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Talent returns to Trail for Kootenay Festival of the Arts

Kootenay Festival of the Arts invites all to a highlight concert April 23 at 2 p.m.
The ballet component of the Kootenay Festival of the Arts took to the stage at The Bailey Theatre on Thursday, April 13. Photo: Jim Bailey

The best young talent in the West Kootenay will perform at a variety of Trail venues as part of the long-awaited return of the Kootenay Festival of the Arts.

The popular festival, which first hit the stage in 1930, started April 11 and runs until April 23.

The annual event alternates yearly between Trail and Nelson and will showcase a wide selection of performing arts including dance, choral and vocal arts, speech and dramatic arts, piano, strings and guitars, and woodwinds, brass and bands at The Bailey Theatre, Trail United Church, and First Presbyterian Church.

“It’s great to see it back, because all the performing arts were really hard hit by COVID,” said festival spokesperson Michele Skuce. “There were no performances (during the pandemic), so to have this live opportunity again for the performers, and bringing in adjudicators from outside, is really valuable.”

Following a pandemic pause from 2020-22, more than 400 talented performance artists ages eight to 16 signed up for this year’s event. Organizers thanked the students, teachers and parents for their perseverance and commitment despite the challenges COVID brought to the arts community.

“A lot of us have been involved for a few of years, so having this forced break and being able to pick up and run it again has been wonderful,” said Skuce. “Numbers in dance was a bit down, but we have seen increases in strings and bands … so some of the areas have actually grown this year, which is amazing.”

The festival also welcomes an impressive array of adjudicators including Rossland raised musician and vocalist Nina Horvath, who now makes her home in Vancouver. A prolific performer, collaborator, and teacher, Horvath is committed to bringing music to small communities like those in Greater Trail and the West Kootenay.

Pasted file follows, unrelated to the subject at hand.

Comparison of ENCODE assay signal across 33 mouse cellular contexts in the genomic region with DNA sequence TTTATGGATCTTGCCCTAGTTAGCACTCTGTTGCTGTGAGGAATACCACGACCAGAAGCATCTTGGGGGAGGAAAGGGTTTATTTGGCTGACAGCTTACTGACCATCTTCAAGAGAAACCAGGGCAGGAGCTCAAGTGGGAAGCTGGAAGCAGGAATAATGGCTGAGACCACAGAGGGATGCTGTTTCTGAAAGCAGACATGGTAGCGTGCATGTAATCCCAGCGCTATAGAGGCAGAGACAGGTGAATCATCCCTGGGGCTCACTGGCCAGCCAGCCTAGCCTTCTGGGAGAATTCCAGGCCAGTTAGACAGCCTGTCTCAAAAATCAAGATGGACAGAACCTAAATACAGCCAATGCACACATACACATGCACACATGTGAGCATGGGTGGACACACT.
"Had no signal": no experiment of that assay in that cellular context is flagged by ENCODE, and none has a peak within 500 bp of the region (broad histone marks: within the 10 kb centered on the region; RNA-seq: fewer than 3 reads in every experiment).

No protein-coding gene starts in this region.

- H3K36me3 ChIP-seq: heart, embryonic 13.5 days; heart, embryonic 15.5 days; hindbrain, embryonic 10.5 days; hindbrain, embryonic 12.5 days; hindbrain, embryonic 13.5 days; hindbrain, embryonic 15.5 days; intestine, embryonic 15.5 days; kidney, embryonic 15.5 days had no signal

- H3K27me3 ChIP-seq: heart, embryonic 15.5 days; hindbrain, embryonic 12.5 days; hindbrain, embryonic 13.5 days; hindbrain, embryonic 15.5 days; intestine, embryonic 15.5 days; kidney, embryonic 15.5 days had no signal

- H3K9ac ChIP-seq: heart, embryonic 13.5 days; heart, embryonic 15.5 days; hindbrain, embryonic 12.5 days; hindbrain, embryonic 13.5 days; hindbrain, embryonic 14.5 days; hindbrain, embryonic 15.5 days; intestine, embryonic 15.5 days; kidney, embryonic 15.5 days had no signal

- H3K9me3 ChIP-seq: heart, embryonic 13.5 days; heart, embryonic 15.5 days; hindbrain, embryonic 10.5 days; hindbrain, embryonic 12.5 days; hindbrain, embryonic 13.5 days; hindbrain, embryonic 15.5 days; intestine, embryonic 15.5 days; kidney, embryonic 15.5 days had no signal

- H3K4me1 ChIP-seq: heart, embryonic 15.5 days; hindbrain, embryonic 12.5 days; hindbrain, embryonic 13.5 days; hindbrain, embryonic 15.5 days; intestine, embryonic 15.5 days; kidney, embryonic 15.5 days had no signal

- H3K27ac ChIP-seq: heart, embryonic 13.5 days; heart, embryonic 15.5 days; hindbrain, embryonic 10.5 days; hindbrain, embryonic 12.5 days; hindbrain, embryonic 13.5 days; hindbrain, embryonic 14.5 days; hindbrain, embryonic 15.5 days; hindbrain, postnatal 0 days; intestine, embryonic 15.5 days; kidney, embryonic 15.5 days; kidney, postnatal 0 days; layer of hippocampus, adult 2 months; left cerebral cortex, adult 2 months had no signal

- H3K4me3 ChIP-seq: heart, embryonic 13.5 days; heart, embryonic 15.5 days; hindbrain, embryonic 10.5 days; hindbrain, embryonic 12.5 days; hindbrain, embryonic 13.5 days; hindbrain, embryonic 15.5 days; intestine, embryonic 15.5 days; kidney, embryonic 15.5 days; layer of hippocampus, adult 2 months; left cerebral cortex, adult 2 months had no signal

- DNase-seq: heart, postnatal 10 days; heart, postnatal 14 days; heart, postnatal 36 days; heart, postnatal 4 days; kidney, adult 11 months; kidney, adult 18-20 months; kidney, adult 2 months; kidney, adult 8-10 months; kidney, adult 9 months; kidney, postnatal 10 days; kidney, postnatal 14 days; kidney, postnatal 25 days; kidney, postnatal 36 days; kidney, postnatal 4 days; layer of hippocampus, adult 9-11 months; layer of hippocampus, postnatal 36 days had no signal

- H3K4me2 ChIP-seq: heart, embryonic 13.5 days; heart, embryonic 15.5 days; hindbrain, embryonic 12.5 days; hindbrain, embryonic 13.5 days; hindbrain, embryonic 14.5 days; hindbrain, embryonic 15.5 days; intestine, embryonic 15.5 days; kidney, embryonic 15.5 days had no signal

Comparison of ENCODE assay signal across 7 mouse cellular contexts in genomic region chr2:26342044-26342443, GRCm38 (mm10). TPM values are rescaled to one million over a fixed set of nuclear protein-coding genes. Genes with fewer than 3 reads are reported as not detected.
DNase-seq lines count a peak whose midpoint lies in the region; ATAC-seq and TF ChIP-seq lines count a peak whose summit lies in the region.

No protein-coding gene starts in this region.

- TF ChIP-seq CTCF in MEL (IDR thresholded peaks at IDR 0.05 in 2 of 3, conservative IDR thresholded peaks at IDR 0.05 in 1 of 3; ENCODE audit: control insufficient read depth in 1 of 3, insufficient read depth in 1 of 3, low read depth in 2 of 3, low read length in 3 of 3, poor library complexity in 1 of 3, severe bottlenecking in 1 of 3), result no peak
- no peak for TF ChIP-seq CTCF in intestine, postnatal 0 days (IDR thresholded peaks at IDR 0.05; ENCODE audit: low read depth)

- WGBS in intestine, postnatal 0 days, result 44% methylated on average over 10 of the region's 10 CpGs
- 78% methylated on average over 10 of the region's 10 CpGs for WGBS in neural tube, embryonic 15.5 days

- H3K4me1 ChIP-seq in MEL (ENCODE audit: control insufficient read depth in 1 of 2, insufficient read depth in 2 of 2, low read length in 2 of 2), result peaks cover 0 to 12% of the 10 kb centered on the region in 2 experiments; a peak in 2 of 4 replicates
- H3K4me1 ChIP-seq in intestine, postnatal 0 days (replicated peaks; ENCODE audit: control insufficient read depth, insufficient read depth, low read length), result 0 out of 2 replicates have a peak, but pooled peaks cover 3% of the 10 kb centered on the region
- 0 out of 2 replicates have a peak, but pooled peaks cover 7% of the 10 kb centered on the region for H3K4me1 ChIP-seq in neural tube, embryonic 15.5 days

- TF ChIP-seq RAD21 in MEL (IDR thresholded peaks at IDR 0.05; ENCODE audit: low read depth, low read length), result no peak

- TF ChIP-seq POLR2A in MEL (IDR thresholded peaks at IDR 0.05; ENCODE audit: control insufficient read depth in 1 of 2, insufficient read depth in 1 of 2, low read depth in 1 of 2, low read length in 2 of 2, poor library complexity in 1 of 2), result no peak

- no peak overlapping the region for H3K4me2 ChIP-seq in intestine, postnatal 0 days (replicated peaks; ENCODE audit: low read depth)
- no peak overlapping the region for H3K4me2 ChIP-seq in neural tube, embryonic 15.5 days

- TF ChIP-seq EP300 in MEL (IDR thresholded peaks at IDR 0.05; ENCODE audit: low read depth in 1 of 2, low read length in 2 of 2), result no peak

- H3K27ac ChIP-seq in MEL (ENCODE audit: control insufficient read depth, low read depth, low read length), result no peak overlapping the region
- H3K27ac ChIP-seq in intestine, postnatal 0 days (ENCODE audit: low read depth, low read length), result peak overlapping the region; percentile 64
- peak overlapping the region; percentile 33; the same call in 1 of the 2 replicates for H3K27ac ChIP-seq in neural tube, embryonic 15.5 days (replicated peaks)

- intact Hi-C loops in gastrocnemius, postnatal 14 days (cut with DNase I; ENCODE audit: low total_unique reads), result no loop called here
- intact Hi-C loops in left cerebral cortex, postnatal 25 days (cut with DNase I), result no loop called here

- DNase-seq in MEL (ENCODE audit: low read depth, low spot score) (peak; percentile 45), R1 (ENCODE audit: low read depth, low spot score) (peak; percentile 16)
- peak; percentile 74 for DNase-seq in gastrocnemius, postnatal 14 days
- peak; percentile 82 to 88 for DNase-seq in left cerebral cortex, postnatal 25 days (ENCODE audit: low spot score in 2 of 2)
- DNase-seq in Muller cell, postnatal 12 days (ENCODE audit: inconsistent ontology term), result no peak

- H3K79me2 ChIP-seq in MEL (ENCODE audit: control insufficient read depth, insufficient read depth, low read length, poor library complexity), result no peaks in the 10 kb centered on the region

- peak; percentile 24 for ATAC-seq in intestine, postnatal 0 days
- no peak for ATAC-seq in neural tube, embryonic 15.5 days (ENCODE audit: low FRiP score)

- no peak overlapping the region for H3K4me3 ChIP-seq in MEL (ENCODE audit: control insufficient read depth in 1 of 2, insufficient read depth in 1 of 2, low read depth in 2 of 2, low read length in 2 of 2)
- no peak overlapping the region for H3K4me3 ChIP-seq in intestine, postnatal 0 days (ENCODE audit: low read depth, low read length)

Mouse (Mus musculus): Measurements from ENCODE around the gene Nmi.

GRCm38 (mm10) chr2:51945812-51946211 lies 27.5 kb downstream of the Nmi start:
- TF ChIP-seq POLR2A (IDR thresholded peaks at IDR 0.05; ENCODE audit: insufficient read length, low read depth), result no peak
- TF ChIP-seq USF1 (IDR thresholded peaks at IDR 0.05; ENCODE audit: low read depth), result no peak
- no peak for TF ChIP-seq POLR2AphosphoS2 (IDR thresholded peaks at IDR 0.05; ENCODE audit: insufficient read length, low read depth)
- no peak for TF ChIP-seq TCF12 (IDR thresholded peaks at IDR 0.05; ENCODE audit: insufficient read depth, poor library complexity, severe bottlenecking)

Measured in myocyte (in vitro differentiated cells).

Role models like Horvath and the other adjudicators provide instruction and guidance for emerging artists, and show them that they can make their artist goals a reality.

In addition to the respective performances, the artists will also participate in workshops that help enhance their skills and technique.

“A lot of professional artists and performers have gotten started at these kinds of festivals,” said Skuce. “So it’s a ground for that growth and development in our community.”

Performances resumed Monday, April 17, at the Trail United Church and First Presbyterian Church and continue through the week.

The festival will wind up on Sunday, April 23 with a highlights concert at 2 p.m. at The Bailey Theatre. This event is where the best of the best will perform, depending on availability.

“It’s really accessible for anybody, and again entry is by donation,” said Skuce. “It’s a great one to come to if you want to see an overview, because there will be a little bit of everything.”

The Kootenay Festival of the Arts also owes a huge thank you to all its volunteers and sponsors, including Teck, Columbia Power Corp., Kootenay Savings, Kiwanis, Columbia Basin Trust and many more, says Skuce.

Everyone is invited to attend the performances throughout the week, but are asked to be courteous and respectful. Also, do not enter when the class is in session. Live performances are to be enjoyed in the moment, meaning taking photos and videos is not permitted.

Go to for more information, or stop by one of the venues for a program.

Jim Bailey

About the Author: Jim Bailey

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